Ontology and Context Modeling

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Ontology and Context Modeling. November 20, 2008 Sung-Bae Cho. Agenda. Ontology Introduction Ontology Components Ontology Development Process Ontology Languages Applications Using Ontology for Context Awareness Contexts Manipulation Using Ontology AmbieSense Project - PowerPoint PPT Presentation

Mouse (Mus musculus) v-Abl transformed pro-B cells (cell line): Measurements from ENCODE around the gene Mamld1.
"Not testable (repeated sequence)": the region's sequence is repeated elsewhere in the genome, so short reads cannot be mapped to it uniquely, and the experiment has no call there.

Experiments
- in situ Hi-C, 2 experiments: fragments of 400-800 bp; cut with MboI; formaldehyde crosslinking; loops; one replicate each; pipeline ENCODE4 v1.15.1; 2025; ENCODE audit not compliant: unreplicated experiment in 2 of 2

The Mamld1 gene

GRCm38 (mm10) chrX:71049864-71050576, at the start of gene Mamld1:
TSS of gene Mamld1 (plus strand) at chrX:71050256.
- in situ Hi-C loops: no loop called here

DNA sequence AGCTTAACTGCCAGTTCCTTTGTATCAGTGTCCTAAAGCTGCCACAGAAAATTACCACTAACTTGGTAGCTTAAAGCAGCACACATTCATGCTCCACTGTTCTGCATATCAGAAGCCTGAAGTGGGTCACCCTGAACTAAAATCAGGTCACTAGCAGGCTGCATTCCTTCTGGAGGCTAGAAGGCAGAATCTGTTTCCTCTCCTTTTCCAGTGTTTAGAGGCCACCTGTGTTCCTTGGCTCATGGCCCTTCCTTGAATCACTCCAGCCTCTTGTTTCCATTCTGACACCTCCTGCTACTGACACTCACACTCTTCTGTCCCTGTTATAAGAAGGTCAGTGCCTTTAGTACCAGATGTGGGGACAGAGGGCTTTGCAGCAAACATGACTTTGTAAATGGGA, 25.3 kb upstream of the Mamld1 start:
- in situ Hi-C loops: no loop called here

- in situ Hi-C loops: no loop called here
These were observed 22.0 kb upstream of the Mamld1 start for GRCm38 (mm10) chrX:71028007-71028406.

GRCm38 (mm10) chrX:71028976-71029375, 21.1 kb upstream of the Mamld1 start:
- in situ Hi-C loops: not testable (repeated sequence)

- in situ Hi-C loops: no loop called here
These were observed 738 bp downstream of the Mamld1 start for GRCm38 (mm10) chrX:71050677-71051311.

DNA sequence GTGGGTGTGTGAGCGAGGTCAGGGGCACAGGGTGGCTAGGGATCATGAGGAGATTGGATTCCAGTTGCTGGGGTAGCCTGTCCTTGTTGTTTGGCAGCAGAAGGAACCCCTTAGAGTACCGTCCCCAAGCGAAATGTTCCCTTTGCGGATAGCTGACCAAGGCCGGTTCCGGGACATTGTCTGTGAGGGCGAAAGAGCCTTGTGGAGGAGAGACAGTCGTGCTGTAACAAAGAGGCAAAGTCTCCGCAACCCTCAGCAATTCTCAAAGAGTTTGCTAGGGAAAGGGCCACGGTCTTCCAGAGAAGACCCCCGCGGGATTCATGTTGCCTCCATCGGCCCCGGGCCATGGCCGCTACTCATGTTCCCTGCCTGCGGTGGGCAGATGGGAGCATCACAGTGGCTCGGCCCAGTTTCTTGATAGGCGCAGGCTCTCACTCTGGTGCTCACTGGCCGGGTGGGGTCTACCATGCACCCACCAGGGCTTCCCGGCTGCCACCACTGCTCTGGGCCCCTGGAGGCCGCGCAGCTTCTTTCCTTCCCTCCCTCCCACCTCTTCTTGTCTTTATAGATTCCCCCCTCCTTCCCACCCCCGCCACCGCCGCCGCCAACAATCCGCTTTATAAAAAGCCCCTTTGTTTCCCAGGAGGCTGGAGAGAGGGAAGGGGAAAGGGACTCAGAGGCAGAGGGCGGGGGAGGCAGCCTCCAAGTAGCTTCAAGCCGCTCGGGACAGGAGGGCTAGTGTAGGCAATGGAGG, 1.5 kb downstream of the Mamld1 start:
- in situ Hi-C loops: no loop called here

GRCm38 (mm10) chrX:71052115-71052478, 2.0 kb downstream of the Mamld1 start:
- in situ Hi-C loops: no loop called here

<ul><li><p>Ontology and Context Modeling November 20, 2008</p><p>Sung-Bae Cho*</p></li><li><p>OntologyIntroductionOntology ComponentsOntology Development ProcessOntology Languages</p><p>Applications Using Ontology for Context AwarenessContexts Manipulation Using OntologyAmbieSense ProjectModeling Context Ontology based on Activity Theory</p><p>Summary &amp; ReviewAgenda*</p></li><li><p>Contexts and OntologyContexts [Dey et. al. 2001]Context is any information that can be used to characterize the situation of an entity.Three Fundamental Elements for characterizing the situationEnvironments - Location, Building, Room, etc.Computational Entity Smart Sensors, Actuators, etc.User Profile, Schedule, Activities, etc.</p><p>Context-Aware SystemA system that uses contexts to provide relevant information and services to user</p><p>Context and ontologyOntology can define the context as a formal informationContext can be shared as a type of ontology</p></li><li><p>Whats an Ontology?An ontology is an explicit specification of a conceptualization. Thomas Gruber</p><p>An ontology is a well-organized system of human knowledge and information made for machines to understand them easily and correctly.</p><p>An ontology is a common framework that allows data to be shared and reused by human and machines.</p><p>Other expressiona common vocabularya shared understanding</p><p>*/44</p></li><li><p>Ontology Structure*</p></li><li><p>Ontologies Vs. Data ModelsNo strict line in between, but ontologies areMore general</p><p>More reusable</p><p>Intended for multiple purposes, goals, and users</p><p>More easily shareable</p><p>Take stand on semantics of concepts (as opposed to mere structure and integrity)*</p></li><li><p>What Is a Concept?Concepts (among other things) are in general language independent (words 'cat' and 'kissa' denote the same concept)Are mental or logical representations of realityAre related to other conceptsDo not need symbols but hold them for means of communication</p><p>A concept hasIntension or meaningExtension, i.e. the set of objects that the concept refers to</p><p>On the difference between intension and extension, consider phrases "Evening star" and "Morning star" that have different meanings (intension) yet both refer to planet Venus (extension)</p><p>Ontology is mainly concerned with intension*</p></li><li><p>Ontology in PhilosophySemanticsThe meaning of meaning</p><p>Philosophical discipline, branch of philosophy that deals with the nature and the organization of reality</p><p>Science of Being (Aristotle, Metaphysics, IV,1)</p><p>Tries to answer the questionWhat is being?What are the features common to all beings?*</p></li><li><p>Ontology in Computer ScienceOntology in Computer ScienceTom GruberAn ontology is a specification of a conceptualization</p><p>An ontology is a description (like a formal specification of a program) of the concepts and relationships that can exist for an agent or a community of agentsNicola GuarinoIn Artificial Intelligence, an ontology refers to an engineering artifact, constituted by a specific vocabulary used to describe a certain reality, plus a set of explicit assumptions regarding the intended meaning of the vocabulary words*</p></li><li><p>Ontologies and Controlled VocabulariesOntology is a Controlled Vocabulary of Types of subjects, Types of relations among subjects, Rules, axioms and constraints.</p><p>Controlled Vocabulary - a fixed set of (agreed upon) names used within a certain community to refer to subjects in a certain domain. </p></li><li><p>Ontology/CV ExamplesGlossary Controlled vocabularies + natural language explanation of the meaning of terms. Meaning is expressed in a human readable form and help human to understand the meaning of terms, often ambiguous. Glossaries were intended to help humans not machines. </p><p>Thesauri Controlled vocabularies or glossary + some additional semantics. Synonyms / homonyms / antonyms relationships. Broader / narrower terms. </p><p>Index Controlled vocabularies + references to the subject occurrences. </p><p>Taxonomy and Classification Controlled vocabulary + hierarchic structure. </p></li><li><p>Why Ontology?LabelingIf I say car and you say voiture how do we know we mean the same thing?</p><p>SemanticsIf I say vehicle, how do you know if this includes buses, powered motorcycles</p><p>To share common understanding of the structure of descriptive informationAmong peopleAmong software agentsBetween people and software</p><p>To enable reuse of domain knowledgeTo avoid re-inventing the wheelTo introduce standards to allow interoperability*</p></li><li><p>*/36Why Ontology? (2)To make domain assumptions explicitEasier to change domain assumptions (consider a genetics knowledge base)Easier to understand and update legacy data</p><p>To separate domain knowledge from the operational knowledgeRe-use domain and operational knowledge separately (e.g., configuration based on constraints)</p><p>To manage the combinatorial explosion</p></li><li><p>OntologyIntroductionOntology ComponentsOntology Development ProcessOntology Languages</p><p>Applications Using Ontology for Context AwarenessContexts Manipulation Using OntologyAmbieSense ProjectModeling Context Ontology based on Activity Theory</p><p>Summary &amp; ReviewAgenda*</p></li><li><p>Knowledge ModelsTaxonomy of knowledge modelsContains many kinds of information</p></li><li><p>Semantic NetworksKnowledge represented as a network or graphrepresents semantic relations between the conceptsoften used as a form of knowledge representationa directed or undirected graph consisting of vertices, which represent concepts, and edgesA simple type of ontology</p></li><li><p>Semantic Networks FeatureBy traversing network we can find:That Nellie has a head (by inheritance)That certain concepts related in certain ways (e.g., apples and elephants).</p><p>BUT: Meaning of semantic networks was not always well defined.Are all Elephants big, or just typical elephants?Do all Elephants live in the same Africa?Do all animals have the same head?For machine processing these things must be defined.</p><p> Formal ontology supports the requirements</p></li><li><p>*/36Ontology ComponentsConcepts / ClassConcepts of the domain or tasks, which are usually organized in taxonomiesExample: Person, Car, University, RelationsA type of interaction between concepts of the domainExample: subclass-of, is-a, FunctionsA special case of relations in which the n-the element of the relationship is unique for the n-1 preceding elementsExample: Father_of, Sum_of_Price,AxiomsModel sentences that are always trueExample: a+0=0, if x &gt; y, then x+a &gt; y+a, Instances / IndividualsTo represent specific elementsExample: Student called Peter, </p></li><li><p>*/36Ontology Components (2)First Order Logic (FOL)Description Logic (DL)ClassesRelationsFunctionsInstancesConceptsRoles(w/Function, Axiom)Individuals</p></li><li><p>Taxonomy, Ontology, Knowledgebase*</p></li><li><p>*/36TaxonomyTaxonomy := Segmentation, classification and ordering of elements into a classification system according to their relationships between each other</p></li><li><p>*/36ThesaurusTerminology for specific domainGraph with primitives, 2 fixed relationships (similar, synonym)Originate from bibliography</p></li><li><p>*/36Topic MapA standard for the representation and interchange of knowledge, with an emphasis on the findability of information. The ISO standard is formally known as ISO/IEC 13250:2003</p></li><li><p>*/36OntologyRepresentation Language: Predicate LogicStandards: RDF(S), OWL</p></li><li><p>Knowledge Description &amp; Reasoning Level*/36TaxononmyThesaurusTopic MapOntologyKnowledge Reasoning LevelKnowledge search Knowledge Description Level</p></li><li><p>OntologyIntroductionOntology ComponentsOntology Development ProcessOntology Languages</p><p>Applications Using Ontology for Context AwarenessContexts Manipulation Using OntologyAmbieSense ProjectModeling Context Ontology based on Activity Theory</p><p>Summary &amp; ReviewAgenda*</p></li><li><p>Ontology Development ProcessOntology development process consists in seven steps1. Specification2. Knowledge acquisition3. Conceptualization4. Integration5. Implementation6. Evaluation7. Documentation</p><p>Ontology development is an iterative processAfter evaluation we came back to previous phases and corrected mistakes*</p></li><li><p>SpecificationRequirement Analysis</p><p>What is the goal of the ontology?What is the usage?, users specifications </p><p>What is relevant to fulfill the goal?E.g., entities, relationships, restrictions</p><p>What need to be modeled?E.g., key components of car, types of car</p><p>What granularity is useful?What parts should be described, what is unnecessary *</p></li><li><p>Knowledge AcquisitionTry to get the information based on the available documents in different data sources</p><p>Put the information in a hierarchy structure with respect to the ontology scope</p><p>This step occurs in parallel with specification step*</p></li><li><p>Conceptualization and IntegrationConcepts in the ontology should be close to objects (physical or logical) and relationships in your domain of interest</p><p>In order to obtain some uniformity across your ontology with other ontologies, try to get definitions from other ontologies*</p></li><li><p>Implementation and EvaluationImplementation consists in define all the ontology components through an ontology definition language generally in two stagesInformal stageOntology is sketched out using either natural language descriptions or some diagram techniqueFormal stageOntology is encoded in a formal knowledge representation language, that is machine computableDifferent tools (e.g., Protg) may help in the implementation</p><p>Evaluation consists in checking for completeness, consistence and avoiding from redundancyDifferent tools (e.g., RACER) may help in the evaluation*</p></li><li><p>DocumentationProduce clear informal and formal documentation</p><p>Make ontology understandable!</p><p>An ontology that cannot be understood will not be reused*</p></li><li><p>Ontology Development Process*</p></li><li><p>*/36Cyclic Definition</p><p>Cycles are common in many KR systems, though rarely a good thing</p><p>Cycles are disallowed by some tools because they prohibit code generation, including RDF/OWL</p><p>Classes A, B, and C have equivalent sets of instancesBy many definitions, A, B, and C are equivalentUse owl: equivalentClass instaed of creating cycles</p></li><li><p>*/36Siblings in the Class Hierarchy</p><p>All siblings should be specified at roughly the same level of generality</p><p>Compare to section and subsections in a book</p></li><li><p>*/36Class SpecificationIf a class has only one child, there may be a modeling problem often a sign that a definition is incomplete</p><p>If the only Red Burgundy we have is Cotes dOr, why introduce the subclass?</p><p>Subclass of a class usually haveAdditional propertiesAdditional slot restrictionsParticipate in different relationships</p><p>Compare to bullets in a bulleted list</p></li><li><p>*/36Creating Levels and SubclassesIf a class has a large number of subclasses, it may be useful to define intermediate levels</p><p>For example, in the domain of wines, there are natural groupings around wine color</p><p>However, if no natural classification exists, the long list may be appropriate</p></li><li><p>*/36Inheritance, Naming, SynonymsA wine is not a subclass of winesA particular vintage should be classified as an instance of the class WinesClass names should be eitherAll singularAll pluralSynonym names for the same concept are not different classesMany systems, metadata standards support synonymous terms as part of a class definitionOWL allows defining necessary and sufficiency condition definitions thereby allowing synonym definitions to be first class terms</p></li><li><p>*/36Class vs. Property ValueDo concepts with different slot values becomes restrictions for different slots?</p><p>How important is the distinction for the domain?</p><p>Class definitions for most domains should be fairly stable i.e., they should not change frequently once the definitions are established and individuals createdORWine color: Red, White, Rose</p></li><li><p>*/36Class vs. IndividualIndividual instances are the most specific objects in an ontology</p><p>If concepts form a natural hierarchy, represent them as classes</p><p>If they will have instances below them, represent them as classes</p></li><li><p>OntologyIntroductionOntology ComponentsOntology Development ProcessOntology Languages</p><p>Applications Using Ontology for Context AwarenessContexts Manipulation Using OntologyAmbieSense ProjectModeling Context Ontology based on Activity Theory</p><p>Summary &amp; ReviewAgenda*</p></li><li><p>Ontology Languages*/36</p><p>ExpressivityKIF/S CLOKBCF-LogicLOOMRDF/SOWLUMLClassSlots/AttributesMetaclassesNumber RestrictionsComplex Class ExtensionsSubsumption HierarchiesValue RestrictionsAdd New FacetsBehaviors, Procedures, MethodsRelations / FunctionsSlots/AttributesSubsumption HierarchiesN-ary Relations/FunctionsBuilt-in Functions, Equations, FormulateInstances / Individuals / FactsAxiomsProduction Rules</p></li><li><p>OWLWeb Ontology LanguageOfficial W3C Standard since Feb 2004Based on predecessors (DAML+OIL)</p><p>A Web Language: Based on RDF(S)An Ontology Language: Based on logic</p></li><li><p>OWL OntologiesWhats inside an OWL ontologyClasses + class-hierarchyProperties (Slots) / valuesRelations between classes (inheritance, disjoints, equivalents)Restrictions on properties (type, cardinality)Characteristics of properties (transitive, )AnnotationsIndividuals</p><p>Reasoning tasks: classification, consistency checking</p></li><li><p>Example Ontology (Protg)</p></li><li><p>ResourcesFaCT++ system (open source)http://owl.man.ac.uk/factplusplus/Protghttp://protege.stanford.edu/plugins/owl/W3C Web-Ontology (WebOnt) working group (OWL)http://www.w3.org/2001/sw/WebOnt/DL Handbook, Cambridge University Presshttp://books.cambridge.org/0521781760.htm</p></li><li><p>OntologyIntroductionOntology ComponentsOntology Development ProcessOntology Languages</p><p>Applications Using Ontology for Context AwarenessContexts Manipulation Using OntologyAmbieSense ProjectModeling Context Ontology based on Activity Theory</p><p>Summary &amp; ReviewAgenda*</p></li><li><p>Contexts Manipulation Using OntologyAn Approach for Configuring Ontology-based Application Context Model Chung-Seong Hong, Hyun Kim, Hyoung-Sun KimElectronics and Telecommunication Research Institute, Republic of Korea</p><p>BackgroundsPrevious researches mainly focus on the collecting and analyzing context information from the computational devices.Contexts are managed and interpreted inside of the infrastructure with their own context model.Applications are created and executed based on the unified context model that is managed in the context-aware infrastructure.</p><p>ProblemsWith the unified context model, Is it possible to support all kinds of ubiquitous applications?What about contexts outside of the context-aware system?Information System - Scheduling Sys., Weather Forecasting Sys., etc.Web Services*</p></li><li><p>Three Phases of Contexts Manipulation</p></li><li><p>GoalsWe propose a conceptual modeling approach focusing on how to configure application context model using ontology through expanding context-aware systems context model for intelligent services in ubiquitous computing environments.A new context modeling approach is designed to overcome shortcomings such as context inference through OWLcontext knowledge reuse through context modularizationcontext knowledge expansion through ontology merging</p></li><li><p>We simplify the application context model as four-layered space based on the abstraction level of contexts.Layered Application Context Model</p></li><li><p>Modeling Common and Domain Ontology</p></li><li><p>Prototype Smart Meeting Room Application</p></li><li><p>Integrated Application Context Ontology</p></li><li><p>OntologyIntroductionOntology ComponentsOntology Development ProcessOntology Languages</p><p>Applications Using Ontology for Context AwarenessContexts Manipulation Using OntologyAmbieS...</p></li></ul>